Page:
Ever since my sister was a teenager, she knew she wanted to help people. She didn't know how, and she didn't know where, but that's what she'd talk about when you asked her what she wanted to do with her life - which is a loaded question, to be sure. Her path took a little bit longer than some, but she worked her ass off in school, working full time and being the third parent in our household. I'm incredibly proud of her. She's thoughtful, caring and very generous. My children are so lucky that she is theirs.
It only makes sense that she would channel that need to help and care for others into a career as a social worker. She secured an internship working for the VA her last semester of graduate school. They were so impressed they offered her a job, and almost a decade later, she's still there - working tirelessly to support her veterans. That's what she calls them, her veterans, my guys. Whenever we talk about work, the stresses of our day, she talks about her guys.
She's extremely professional and never breaks confidentiality, never lets a name slip out. There's a ton of paperwork, just as you would imagine there would be for such a ginormous bureaucracy/corporation. It often surprises me how all encompassing her job is. Obviously, she has to go to where the guys are, so she does group home visits, takes them to their doctor appointments, talks to their caregivers. If they move to a new group home, she's the one that moves them. I thought she meant that she arranged their transportation and the dates, but I was wrong. She loads the boxes with their belongings into her car or a van and literally moves them into their new place. She's got to have all those difficult conversations, as well. From their emotional and mental stability, to hygiene and physical issues, she has to cover the gamut of questions to make sure she catches any potential problems - so she can protect her guys and do the best job possible.
At the beginning of this week, she was driving two of her veterans in her car to their doctor appointments, one in the front seat and the other in the back. They were all chatting about Thanksgiving and their plans. She had stopped at Dunkin Donuts for them and had just gotten back on the freeway. After a few minutes, the veteran sitting next to her suddenly became silent, head dropping to his chest. She tried to get a response, find a pulse in his wrist, but she couldn't. The veteran in the back checked the man's throat and thought he felt something faint. She called for help, but she feared she was too far from the next hospital, so she quickly turned and headed back to the emergency care unit at her building. A dozen people met her car when she pulled up, and they tried to revive him but to no avail. Her veteran had died next to her, in the front seat of her car.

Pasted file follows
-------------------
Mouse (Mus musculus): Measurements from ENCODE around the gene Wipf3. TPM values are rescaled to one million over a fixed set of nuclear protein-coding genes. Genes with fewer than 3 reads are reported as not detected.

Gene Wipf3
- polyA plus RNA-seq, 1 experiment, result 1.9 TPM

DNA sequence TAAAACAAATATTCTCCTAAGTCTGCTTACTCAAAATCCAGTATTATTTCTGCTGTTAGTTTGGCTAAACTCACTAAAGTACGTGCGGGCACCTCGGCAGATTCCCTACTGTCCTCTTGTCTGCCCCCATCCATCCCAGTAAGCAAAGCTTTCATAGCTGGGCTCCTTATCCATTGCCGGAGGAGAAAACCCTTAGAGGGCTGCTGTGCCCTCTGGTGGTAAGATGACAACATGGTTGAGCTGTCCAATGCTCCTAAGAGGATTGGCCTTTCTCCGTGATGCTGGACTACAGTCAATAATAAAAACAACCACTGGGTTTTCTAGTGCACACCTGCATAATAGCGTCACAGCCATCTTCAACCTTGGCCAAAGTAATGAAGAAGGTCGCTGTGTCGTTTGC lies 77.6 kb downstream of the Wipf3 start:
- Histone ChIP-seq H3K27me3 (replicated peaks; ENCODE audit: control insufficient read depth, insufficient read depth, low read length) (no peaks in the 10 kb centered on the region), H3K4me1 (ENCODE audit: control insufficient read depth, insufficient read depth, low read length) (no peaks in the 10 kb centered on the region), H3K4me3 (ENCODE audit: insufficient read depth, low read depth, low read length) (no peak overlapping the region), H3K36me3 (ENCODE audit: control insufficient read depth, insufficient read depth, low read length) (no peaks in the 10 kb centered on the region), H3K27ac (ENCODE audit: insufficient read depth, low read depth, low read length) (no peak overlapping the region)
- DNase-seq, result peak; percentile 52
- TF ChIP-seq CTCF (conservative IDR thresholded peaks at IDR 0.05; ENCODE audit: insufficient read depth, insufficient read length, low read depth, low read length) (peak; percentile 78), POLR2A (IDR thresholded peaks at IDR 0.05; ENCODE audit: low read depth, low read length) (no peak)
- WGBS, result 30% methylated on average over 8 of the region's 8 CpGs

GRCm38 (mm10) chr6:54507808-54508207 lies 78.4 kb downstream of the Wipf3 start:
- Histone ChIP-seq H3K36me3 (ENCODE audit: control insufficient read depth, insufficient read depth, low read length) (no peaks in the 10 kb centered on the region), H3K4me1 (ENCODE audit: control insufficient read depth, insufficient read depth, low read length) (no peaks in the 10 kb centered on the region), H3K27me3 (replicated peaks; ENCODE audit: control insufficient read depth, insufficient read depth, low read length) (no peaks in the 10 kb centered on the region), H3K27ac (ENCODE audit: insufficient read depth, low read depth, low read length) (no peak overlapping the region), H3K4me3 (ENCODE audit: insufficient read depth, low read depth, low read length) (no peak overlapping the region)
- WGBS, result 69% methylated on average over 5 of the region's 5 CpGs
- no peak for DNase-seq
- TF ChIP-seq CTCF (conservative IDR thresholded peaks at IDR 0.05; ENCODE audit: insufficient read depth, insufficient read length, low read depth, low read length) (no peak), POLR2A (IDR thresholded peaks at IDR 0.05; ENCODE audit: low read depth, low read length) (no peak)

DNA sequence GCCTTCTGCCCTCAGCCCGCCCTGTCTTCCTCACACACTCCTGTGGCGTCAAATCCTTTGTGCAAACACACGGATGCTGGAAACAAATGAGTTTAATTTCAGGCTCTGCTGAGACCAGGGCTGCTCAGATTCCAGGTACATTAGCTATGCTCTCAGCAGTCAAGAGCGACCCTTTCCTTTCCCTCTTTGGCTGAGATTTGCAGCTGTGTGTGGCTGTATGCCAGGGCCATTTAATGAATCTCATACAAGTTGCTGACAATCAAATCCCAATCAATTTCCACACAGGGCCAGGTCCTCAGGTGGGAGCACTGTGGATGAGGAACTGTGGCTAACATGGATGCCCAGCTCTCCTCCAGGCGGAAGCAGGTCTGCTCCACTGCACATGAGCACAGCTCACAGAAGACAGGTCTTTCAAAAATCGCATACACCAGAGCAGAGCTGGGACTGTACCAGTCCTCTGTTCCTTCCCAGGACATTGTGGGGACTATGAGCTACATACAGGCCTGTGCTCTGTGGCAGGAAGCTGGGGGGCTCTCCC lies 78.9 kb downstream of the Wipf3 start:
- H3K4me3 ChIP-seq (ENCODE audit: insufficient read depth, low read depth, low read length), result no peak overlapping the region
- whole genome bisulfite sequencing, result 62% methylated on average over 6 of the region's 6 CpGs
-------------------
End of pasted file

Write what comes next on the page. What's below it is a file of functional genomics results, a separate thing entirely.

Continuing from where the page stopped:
She's been around death before, but never like this. We were all together, sisters and brother, when we watched Mom die in her hospital room seven years ago. She's had other veterans die, some due to health conditions and some by their own hand, the demons brought back from serving their country having finally been silenced. But she's never had another human die inches from her while she was desperately trying to get them help. I told her that it must have been a comfort to his family that his last moments were spent with her, safe and relaxed. He hadn't expressed any discomfort or pain to her. He was there one moment and then gone. His family was grateful that she was able to give them that assurance.
On Thursday, I fed her and talked when we could, as the children ran in and out of the room. She didn't want to upset them, to make them feel like they had to comfort her on the holiday. She's been offered therapy and a great deal of support at work, but for now she wants to deal with it herself. These unexpected traumas, they bloom out like ink on paper, making the sadness harder to escape. If you have a moment, I humbly ask if you would offer a prayer, a candle, a loving thought to whatever you hold dear, whatever brings you succor, for my sister.